To avoid the difficulties of ex vivo manufacturing and the poor pharmacokinetics of T cell redirecting bispecific antibodies, Stadler et al. engineered non-immunogenic mRNA that could be translated in vivo over a sustained period of time. The resulting proteins were functional, and were able to recruit TILs and completely eliminate established tumors in murine models.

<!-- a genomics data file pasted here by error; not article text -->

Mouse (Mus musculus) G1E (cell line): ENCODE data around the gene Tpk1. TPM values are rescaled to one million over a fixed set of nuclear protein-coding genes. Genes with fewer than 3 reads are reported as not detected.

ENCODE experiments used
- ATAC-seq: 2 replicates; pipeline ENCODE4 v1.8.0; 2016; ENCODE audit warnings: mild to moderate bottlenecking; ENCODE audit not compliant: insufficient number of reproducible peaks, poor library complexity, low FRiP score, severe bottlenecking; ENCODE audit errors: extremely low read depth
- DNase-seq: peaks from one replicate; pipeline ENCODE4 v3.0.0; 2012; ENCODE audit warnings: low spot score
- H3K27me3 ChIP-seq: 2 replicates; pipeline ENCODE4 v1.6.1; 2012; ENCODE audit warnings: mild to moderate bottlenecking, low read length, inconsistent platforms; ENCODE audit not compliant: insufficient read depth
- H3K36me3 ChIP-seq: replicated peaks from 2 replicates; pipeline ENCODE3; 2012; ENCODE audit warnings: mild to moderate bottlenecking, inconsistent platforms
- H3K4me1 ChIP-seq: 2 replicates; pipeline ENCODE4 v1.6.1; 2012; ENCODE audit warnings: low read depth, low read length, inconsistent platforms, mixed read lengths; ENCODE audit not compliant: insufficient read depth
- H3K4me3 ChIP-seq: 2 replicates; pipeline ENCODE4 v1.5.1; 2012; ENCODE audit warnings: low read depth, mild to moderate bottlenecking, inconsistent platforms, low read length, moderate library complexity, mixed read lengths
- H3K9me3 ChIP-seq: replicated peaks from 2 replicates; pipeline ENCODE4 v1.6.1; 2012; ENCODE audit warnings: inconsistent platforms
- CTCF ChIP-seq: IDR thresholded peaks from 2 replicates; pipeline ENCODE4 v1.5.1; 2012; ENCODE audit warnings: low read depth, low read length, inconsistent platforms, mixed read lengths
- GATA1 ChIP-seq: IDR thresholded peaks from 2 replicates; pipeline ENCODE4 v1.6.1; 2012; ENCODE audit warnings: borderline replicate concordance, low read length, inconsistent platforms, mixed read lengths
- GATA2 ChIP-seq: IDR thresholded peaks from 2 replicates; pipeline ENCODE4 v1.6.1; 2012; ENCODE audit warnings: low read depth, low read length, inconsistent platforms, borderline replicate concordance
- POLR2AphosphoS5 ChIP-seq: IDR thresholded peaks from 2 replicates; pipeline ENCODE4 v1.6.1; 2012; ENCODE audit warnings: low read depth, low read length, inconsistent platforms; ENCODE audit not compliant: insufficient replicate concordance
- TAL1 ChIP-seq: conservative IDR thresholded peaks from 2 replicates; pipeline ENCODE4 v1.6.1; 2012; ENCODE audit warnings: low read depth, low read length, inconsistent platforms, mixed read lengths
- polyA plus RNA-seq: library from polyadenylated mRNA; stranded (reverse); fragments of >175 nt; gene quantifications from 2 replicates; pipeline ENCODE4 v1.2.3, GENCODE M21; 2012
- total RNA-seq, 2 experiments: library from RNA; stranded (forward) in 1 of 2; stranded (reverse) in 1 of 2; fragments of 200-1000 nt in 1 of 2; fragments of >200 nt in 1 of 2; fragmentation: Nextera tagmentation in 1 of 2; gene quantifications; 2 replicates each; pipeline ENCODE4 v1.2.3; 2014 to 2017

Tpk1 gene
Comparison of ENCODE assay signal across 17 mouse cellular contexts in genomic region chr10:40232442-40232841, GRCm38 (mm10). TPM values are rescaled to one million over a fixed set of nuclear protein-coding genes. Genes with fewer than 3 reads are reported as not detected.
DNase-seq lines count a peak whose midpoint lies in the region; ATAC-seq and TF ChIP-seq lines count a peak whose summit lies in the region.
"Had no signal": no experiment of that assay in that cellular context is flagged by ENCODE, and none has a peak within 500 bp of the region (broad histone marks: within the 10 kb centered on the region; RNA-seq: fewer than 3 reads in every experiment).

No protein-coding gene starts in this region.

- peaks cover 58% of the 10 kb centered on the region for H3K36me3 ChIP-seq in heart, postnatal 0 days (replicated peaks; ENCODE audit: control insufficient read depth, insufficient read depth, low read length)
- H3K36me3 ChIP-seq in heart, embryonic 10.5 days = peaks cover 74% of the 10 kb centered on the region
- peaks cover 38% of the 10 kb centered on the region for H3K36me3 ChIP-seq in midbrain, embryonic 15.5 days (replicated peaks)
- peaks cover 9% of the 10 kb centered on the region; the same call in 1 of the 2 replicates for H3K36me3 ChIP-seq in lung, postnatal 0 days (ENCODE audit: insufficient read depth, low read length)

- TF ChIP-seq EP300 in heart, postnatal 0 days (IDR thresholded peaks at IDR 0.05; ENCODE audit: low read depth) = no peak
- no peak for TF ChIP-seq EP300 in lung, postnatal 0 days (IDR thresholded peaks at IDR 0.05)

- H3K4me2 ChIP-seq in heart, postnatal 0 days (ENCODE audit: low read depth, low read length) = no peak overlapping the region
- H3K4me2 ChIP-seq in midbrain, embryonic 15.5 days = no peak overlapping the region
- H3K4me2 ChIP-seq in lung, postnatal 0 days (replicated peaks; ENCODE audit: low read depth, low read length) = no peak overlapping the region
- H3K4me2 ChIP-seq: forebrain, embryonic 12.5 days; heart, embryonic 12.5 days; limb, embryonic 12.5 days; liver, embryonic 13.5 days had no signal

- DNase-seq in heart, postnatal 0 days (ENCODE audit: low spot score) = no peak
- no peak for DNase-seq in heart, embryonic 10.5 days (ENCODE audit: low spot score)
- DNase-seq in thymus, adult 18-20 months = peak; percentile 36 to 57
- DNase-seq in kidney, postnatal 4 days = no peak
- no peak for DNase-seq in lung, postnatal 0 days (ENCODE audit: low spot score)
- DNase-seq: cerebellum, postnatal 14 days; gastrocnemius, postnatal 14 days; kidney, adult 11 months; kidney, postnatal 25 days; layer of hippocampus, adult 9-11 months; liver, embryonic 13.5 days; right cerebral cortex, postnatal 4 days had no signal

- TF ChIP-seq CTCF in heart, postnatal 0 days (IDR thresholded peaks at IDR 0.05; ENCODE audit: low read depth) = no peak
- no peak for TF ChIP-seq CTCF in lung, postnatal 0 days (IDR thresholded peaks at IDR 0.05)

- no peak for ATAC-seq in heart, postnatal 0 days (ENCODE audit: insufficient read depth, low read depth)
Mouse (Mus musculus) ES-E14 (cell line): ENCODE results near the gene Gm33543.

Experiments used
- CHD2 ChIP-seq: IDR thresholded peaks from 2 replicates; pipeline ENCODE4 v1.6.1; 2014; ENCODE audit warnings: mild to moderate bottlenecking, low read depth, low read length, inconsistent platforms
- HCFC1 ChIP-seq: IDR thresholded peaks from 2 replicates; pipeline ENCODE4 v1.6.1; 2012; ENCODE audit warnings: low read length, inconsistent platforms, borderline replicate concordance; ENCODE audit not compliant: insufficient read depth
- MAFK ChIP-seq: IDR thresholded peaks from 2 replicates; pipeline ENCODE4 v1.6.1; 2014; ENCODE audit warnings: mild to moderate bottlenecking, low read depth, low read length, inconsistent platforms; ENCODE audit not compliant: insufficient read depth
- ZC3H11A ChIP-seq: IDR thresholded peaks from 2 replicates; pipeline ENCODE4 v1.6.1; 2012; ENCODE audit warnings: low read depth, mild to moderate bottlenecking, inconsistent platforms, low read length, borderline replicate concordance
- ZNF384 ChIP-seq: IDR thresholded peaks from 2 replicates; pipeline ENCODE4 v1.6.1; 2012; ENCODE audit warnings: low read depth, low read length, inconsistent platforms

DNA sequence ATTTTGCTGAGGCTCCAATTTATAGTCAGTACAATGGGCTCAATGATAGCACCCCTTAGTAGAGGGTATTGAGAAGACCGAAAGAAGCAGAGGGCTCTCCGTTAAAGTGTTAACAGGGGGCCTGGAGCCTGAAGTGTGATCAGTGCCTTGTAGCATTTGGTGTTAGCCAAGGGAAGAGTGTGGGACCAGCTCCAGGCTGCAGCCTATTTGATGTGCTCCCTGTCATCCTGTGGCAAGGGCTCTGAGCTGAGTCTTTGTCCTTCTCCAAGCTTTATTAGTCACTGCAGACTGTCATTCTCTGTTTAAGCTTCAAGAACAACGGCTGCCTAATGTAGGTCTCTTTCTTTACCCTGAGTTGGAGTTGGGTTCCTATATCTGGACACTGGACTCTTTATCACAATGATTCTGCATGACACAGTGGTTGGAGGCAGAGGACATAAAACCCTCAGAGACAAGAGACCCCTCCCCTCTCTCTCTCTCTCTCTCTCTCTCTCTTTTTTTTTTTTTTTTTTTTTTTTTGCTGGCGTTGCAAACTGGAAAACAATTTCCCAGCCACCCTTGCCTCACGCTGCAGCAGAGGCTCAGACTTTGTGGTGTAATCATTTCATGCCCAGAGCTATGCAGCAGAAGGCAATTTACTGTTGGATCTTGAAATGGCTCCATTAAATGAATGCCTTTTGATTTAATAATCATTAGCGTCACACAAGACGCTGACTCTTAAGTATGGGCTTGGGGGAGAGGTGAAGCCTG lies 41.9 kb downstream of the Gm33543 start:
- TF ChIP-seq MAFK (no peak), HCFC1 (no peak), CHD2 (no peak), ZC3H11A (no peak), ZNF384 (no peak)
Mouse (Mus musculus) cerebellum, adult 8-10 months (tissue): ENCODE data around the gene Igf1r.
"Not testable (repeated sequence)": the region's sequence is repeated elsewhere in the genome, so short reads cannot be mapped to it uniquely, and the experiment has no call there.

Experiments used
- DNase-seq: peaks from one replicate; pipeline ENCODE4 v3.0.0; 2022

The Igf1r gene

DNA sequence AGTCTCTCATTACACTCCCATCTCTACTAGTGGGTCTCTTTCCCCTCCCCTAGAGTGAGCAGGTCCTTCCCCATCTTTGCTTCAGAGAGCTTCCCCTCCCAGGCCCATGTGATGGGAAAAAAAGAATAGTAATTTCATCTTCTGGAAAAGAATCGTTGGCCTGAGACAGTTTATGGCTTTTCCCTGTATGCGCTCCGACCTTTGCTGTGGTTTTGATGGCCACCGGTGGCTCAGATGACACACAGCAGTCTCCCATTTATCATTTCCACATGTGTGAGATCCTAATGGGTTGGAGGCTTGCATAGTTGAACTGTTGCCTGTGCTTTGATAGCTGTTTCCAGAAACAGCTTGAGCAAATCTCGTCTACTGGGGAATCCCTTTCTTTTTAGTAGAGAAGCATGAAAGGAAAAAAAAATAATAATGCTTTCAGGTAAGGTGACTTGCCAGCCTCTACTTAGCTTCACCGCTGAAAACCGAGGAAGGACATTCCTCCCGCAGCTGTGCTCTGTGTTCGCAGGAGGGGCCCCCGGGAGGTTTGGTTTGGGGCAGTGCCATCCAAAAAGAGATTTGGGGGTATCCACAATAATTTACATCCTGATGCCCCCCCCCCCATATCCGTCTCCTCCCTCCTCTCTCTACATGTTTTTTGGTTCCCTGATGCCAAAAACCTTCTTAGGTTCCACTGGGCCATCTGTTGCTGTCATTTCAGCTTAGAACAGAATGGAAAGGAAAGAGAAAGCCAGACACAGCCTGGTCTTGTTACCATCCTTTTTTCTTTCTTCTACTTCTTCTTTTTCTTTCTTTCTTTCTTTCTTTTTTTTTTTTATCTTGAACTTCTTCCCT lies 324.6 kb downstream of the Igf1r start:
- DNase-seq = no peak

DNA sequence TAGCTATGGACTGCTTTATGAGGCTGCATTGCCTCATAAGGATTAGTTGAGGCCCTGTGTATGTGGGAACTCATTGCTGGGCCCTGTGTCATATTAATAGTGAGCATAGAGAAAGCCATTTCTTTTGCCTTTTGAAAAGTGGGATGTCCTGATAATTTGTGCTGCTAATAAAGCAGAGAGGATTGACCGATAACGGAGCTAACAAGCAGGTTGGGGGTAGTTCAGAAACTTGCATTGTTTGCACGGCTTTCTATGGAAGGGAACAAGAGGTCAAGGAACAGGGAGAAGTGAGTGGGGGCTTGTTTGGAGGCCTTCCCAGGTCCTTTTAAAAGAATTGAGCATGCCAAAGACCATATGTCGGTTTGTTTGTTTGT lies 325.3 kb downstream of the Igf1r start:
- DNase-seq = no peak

The potential of bispecific T cell-engaging antibodies is hindered by manufacturing challenges and short serum half-life. We circumvented these limitations by treating mice with in vitro-transcribed pharmacologically optimized, nucleoside-modified mRNA encoding the antibody. We achieved sustained endogenous synthesis of the antibody, which eliminated advanced tumors as effectively as the corresponding purified bispecific antibody. Because manufacturing of pharmaceutical mRNA is fast, this approach could accelerate the clinical development of novel bispecific antibodies.